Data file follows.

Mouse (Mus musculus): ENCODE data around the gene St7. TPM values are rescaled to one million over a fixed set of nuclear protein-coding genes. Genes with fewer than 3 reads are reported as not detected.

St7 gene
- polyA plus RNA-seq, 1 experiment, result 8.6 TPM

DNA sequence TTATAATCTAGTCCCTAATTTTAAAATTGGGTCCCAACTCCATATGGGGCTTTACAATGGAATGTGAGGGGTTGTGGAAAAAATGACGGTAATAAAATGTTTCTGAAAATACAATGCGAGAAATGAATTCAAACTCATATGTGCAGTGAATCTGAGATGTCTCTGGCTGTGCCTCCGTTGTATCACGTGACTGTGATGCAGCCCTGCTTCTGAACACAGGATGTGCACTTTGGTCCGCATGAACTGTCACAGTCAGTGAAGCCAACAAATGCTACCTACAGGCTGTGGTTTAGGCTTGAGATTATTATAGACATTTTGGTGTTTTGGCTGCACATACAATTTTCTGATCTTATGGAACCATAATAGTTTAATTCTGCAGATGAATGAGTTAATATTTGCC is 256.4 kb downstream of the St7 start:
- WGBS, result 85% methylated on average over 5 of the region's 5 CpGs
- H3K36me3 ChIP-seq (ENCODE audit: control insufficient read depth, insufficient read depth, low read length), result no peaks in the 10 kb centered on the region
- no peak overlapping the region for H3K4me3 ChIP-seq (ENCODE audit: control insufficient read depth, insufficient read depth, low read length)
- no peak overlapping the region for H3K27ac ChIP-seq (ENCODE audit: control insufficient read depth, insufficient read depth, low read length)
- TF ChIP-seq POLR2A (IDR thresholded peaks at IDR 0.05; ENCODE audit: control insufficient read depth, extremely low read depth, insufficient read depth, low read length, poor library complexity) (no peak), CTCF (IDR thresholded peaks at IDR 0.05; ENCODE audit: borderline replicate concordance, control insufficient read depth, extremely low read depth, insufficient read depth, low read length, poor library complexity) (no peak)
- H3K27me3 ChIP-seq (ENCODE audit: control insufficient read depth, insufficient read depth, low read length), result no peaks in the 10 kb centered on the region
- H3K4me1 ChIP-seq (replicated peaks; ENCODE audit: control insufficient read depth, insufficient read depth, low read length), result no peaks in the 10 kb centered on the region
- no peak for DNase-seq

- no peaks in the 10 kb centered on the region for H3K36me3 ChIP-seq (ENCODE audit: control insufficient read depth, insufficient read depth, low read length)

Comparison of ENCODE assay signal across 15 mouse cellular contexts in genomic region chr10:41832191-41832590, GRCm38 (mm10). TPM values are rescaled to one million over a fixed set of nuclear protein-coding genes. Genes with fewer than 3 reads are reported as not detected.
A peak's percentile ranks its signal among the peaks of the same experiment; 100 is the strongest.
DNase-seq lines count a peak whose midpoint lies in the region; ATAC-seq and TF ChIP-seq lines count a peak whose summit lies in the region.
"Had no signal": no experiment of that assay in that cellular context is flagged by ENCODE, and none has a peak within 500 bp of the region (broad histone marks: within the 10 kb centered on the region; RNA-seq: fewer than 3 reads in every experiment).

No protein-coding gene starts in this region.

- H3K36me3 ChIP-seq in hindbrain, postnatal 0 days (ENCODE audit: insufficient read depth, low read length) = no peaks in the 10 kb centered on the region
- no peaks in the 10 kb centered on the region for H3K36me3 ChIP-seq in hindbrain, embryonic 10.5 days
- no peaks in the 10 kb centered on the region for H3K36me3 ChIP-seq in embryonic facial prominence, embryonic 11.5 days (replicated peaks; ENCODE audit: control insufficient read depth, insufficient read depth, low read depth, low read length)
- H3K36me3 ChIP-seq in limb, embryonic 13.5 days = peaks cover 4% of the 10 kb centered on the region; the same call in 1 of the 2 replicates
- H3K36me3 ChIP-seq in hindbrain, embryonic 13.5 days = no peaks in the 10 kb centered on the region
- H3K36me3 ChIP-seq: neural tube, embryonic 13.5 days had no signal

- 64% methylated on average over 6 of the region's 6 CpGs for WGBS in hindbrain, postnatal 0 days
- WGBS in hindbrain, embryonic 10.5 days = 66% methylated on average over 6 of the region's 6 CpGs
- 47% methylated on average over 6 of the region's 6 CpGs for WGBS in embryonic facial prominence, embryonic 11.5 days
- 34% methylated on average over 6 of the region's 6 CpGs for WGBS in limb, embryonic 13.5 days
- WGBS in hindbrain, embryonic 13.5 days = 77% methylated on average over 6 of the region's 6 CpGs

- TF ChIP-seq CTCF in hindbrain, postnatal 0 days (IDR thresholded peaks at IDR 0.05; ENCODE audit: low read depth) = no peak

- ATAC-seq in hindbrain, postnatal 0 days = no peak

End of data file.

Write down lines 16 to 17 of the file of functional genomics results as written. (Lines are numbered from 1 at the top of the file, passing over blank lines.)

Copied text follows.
DNase-seq lines count a peak whose midpoint lies in the region; ATAC-seq and TF ChIP-seq lines count a peak whose summit lies in the region.
"Had no signal": no experiment of that assay in that cellular context is flagged by ENCODE, and none has a peak within 500 bp of the region (broad histone marks: within the 10 kb centered on the region; RNA-seq: fewer than 3 reads in every experiment).